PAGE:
Back stated that such an event, although unlikely, would,
“Limit liquidity and increase spreads for a while as people and exchanges adapt but I dont think it makes much difference ultimately to BTC… People would withdraw their USD by wire transfer via a Tether or using exchanges who then do bulk wires from tether. Some might buy up BTC as a simpler exit”
Twitter user and a hardcore critic of Tether, Dr. Giancarlo PhD in Tether [@CasPiancey], told AMBCrypto that stablecoins were,
“pretty stupid from start to finish. There’s some niche use-cases here and there, but overall, they’re a pretty bad concept.”
An Abrupt End to the Biggest Liquidity Provider
Although unlikely, if Tether were to shut down suddenly due to some unforeseen event, initially the peg with USDT would collapse temporarily, causing a rise in the value of other stablecoins simply based on an imbalance in demand for stablecoins. This is how events will unfold if Tether’s existence is questioned as the exact instance occurred before. On October 15, 2018, Tether’s peg collapsed by 2.6% and was trading at $0.96. This happened a few days after Bitfinex paused USD deposits [not withdrawals].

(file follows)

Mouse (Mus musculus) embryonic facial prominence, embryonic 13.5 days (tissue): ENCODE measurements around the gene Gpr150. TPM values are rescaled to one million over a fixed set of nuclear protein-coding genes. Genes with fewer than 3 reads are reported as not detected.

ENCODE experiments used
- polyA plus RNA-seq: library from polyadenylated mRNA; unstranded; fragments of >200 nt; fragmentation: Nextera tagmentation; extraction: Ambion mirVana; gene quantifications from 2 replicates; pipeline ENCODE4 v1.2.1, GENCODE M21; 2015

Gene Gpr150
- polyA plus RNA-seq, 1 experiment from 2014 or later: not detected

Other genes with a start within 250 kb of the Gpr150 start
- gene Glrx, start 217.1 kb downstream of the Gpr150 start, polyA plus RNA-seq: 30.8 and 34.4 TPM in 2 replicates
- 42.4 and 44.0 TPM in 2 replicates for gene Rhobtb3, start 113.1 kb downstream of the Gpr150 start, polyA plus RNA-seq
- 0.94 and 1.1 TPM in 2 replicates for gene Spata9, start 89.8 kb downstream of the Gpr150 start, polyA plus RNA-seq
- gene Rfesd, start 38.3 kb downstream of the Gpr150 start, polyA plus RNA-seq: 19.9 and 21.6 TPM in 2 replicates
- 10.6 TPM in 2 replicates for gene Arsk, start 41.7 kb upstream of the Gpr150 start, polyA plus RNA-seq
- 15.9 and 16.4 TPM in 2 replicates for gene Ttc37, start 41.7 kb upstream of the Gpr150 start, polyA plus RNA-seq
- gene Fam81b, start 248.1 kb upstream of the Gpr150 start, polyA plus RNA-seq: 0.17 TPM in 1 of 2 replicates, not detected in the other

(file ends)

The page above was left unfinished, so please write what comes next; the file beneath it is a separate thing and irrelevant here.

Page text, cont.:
Simultaneously, TrueUSD’s peg rose by 8% [$1.08], while that of USD Coin rose by 11% [$1.11], and this can only be explained by the demand for safer stablecoins considering the grim situation Tether faced.
A Temporal Opportunity for Risk Takers
Cryptocurrency exchanges can be classified into two types: those that provide an off-ramp like Coinbase, and those that don’t like Binance. With the former, price of Bitcoin will face a great depreciation as people head for the exit after Tether’s so-called hypothetical misfortune. However, on exchanges like Binance, buying pressure for Bitcoin would increase as people would head to the next safest asset, which at the time would be Bitcoin, thus pushing the price of BTC higher.